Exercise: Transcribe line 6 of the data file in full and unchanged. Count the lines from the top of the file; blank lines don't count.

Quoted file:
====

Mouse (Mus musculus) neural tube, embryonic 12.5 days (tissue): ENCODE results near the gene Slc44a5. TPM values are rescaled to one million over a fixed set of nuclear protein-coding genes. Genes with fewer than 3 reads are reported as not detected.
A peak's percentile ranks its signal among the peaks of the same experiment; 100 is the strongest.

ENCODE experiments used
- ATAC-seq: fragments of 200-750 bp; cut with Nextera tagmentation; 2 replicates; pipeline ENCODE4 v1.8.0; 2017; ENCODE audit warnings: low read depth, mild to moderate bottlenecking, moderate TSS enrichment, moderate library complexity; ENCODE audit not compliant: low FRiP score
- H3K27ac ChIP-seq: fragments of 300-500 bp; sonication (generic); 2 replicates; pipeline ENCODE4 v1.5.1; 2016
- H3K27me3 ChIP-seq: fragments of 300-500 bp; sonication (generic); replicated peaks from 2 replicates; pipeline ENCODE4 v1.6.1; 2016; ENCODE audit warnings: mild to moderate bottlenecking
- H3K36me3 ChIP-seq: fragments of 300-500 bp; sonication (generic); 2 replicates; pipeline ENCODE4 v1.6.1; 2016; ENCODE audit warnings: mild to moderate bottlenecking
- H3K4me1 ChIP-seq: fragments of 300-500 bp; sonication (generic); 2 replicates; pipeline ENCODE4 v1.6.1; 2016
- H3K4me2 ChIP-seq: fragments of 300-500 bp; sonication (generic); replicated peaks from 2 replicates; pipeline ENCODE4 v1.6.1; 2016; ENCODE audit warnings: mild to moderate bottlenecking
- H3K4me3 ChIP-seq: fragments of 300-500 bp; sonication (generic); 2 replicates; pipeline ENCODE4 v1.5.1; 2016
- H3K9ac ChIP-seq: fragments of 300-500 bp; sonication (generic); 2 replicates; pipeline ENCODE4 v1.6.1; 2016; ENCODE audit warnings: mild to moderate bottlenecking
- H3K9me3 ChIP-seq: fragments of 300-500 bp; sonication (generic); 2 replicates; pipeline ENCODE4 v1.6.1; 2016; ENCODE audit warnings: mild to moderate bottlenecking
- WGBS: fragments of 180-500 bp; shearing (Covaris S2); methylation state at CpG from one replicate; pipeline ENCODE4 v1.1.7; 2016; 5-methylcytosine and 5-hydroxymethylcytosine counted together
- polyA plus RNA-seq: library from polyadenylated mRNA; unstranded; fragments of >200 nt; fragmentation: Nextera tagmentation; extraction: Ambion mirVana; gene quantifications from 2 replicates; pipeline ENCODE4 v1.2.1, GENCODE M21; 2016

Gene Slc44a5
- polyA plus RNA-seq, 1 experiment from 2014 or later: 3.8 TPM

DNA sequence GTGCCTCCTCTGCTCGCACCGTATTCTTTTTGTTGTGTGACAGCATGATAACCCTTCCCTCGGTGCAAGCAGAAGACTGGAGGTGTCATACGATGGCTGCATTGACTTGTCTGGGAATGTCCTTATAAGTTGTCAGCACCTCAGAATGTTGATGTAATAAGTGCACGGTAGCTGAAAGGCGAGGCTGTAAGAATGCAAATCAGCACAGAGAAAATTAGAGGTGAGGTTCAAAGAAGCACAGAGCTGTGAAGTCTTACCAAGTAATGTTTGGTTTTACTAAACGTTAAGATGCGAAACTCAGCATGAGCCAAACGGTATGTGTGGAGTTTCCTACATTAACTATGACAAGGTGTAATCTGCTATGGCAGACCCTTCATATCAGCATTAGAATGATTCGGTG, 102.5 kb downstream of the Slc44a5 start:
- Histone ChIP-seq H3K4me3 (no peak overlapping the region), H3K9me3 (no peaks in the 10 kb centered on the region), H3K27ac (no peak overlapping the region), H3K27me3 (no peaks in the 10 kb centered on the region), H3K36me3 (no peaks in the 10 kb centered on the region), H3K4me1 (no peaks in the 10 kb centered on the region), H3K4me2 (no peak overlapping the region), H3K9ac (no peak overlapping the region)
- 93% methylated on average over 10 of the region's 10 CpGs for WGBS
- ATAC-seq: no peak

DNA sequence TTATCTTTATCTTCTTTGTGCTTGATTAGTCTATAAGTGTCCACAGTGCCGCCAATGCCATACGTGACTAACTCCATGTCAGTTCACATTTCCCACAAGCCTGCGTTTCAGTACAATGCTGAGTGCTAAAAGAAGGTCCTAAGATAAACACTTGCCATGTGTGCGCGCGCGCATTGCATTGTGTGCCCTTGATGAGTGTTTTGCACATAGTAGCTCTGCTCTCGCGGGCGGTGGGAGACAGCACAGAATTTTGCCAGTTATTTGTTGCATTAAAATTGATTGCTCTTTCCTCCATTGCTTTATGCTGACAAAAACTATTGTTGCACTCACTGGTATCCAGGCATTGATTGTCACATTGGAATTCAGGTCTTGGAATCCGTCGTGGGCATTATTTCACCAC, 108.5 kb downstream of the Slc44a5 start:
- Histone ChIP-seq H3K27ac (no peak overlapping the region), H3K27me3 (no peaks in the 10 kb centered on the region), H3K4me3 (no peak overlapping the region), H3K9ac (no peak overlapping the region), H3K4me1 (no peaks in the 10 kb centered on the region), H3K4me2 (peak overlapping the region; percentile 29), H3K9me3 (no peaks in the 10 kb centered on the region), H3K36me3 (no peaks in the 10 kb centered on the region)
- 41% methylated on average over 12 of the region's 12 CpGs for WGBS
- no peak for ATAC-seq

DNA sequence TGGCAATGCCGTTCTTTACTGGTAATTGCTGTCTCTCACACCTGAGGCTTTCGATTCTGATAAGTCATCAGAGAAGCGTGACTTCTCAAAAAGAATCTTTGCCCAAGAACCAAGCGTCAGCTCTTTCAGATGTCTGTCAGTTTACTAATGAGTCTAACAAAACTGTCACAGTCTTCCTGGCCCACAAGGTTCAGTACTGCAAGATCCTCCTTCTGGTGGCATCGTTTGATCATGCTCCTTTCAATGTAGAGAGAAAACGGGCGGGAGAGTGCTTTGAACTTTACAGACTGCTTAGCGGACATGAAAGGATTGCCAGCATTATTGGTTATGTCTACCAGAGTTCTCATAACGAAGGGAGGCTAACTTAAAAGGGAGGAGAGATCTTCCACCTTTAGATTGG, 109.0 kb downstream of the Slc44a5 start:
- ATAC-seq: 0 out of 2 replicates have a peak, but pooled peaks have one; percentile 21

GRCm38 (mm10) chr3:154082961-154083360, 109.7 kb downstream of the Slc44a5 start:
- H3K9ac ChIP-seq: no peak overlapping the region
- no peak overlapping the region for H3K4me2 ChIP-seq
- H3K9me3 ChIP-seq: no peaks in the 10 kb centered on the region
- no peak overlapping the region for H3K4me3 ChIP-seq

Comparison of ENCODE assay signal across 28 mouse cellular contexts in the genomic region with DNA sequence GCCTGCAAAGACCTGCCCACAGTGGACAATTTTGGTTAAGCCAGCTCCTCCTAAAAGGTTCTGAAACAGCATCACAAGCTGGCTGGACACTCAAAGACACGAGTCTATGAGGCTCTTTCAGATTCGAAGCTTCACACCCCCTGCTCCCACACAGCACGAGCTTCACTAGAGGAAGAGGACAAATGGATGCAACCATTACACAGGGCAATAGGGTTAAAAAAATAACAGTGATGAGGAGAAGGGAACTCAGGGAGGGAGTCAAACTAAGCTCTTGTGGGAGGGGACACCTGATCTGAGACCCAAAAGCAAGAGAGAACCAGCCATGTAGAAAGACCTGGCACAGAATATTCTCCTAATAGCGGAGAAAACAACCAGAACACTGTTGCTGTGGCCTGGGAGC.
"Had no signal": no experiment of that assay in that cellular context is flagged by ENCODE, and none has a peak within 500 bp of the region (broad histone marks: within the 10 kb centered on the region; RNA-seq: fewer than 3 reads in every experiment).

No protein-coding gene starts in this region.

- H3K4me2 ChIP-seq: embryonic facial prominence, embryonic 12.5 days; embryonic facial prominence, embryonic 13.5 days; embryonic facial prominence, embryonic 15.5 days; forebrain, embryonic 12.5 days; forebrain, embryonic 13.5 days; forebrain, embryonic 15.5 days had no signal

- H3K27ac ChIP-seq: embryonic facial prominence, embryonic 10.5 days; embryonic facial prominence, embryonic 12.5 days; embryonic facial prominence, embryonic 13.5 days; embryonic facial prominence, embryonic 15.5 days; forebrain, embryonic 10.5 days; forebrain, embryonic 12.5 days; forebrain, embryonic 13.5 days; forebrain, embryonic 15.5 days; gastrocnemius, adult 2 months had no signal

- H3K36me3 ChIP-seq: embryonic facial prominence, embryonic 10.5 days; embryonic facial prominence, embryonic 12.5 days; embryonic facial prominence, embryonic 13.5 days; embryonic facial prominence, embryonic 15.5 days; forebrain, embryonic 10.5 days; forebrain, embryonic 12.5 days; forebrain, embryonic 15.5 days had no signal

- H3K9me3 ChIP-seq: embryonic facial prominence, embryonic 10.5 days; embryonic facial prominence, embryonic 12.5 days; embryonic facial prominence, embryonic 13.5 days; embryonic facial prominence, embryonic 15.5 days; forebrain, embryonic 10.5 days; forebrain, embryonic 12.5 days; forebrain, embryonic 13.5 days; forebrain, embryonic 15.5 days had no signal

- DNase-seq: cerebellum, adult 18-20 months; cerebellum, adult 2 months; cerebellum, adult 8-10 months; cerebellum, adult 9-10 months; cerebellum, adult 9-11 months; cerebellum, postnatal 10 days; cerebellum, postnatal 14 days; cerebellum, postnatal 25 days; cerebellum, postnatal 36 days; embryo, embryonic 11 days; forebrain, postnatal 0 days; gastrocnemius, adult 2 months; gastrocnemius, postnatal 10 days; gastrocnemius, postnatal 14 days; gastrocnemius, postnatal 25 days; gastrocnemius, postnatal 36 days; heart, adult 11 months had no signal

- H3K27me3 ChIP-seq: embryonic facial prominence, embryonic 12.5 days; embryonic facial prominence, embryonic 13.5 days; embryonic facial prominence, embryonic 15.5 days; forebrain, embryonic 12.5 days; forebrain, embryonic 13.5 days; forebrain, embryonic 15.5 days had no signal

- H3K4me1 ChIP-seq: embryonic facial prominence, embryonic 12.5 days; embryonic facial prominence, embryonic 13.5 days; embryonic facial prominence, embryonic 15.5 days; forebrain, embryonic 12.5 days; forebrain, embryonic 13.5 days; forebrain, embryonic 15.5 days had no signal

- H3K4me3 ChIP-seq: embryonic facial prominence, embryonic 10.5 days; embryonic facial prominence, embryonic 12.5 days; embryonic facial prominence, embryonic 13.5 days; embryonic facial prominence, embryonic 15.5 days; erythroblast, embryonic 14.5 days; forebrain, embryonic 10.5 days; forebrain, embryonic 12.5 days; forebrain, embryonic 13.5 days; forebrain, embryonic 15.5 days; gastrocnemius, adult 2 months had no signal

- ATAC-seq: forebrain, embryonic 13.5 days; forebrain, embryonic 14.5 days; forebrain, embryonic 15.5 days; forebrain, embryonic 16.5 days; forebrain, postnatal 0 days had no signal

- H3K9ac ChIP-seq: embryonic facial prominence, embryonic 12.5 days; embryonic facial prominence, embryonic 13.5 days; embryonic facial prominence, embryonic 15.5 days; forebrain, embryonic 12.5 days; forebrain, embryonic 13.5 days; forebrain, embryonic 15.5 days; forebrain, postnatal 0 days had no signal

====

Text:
- H3K27me3 ChIP-seq: fragments of 300-500 bp; sonication (generic); replicated peaks from 2 replicates; pipeline ENCODE4 v1.6.1; 2016; ENCODE audit warnings: mild to moderate bottlenecking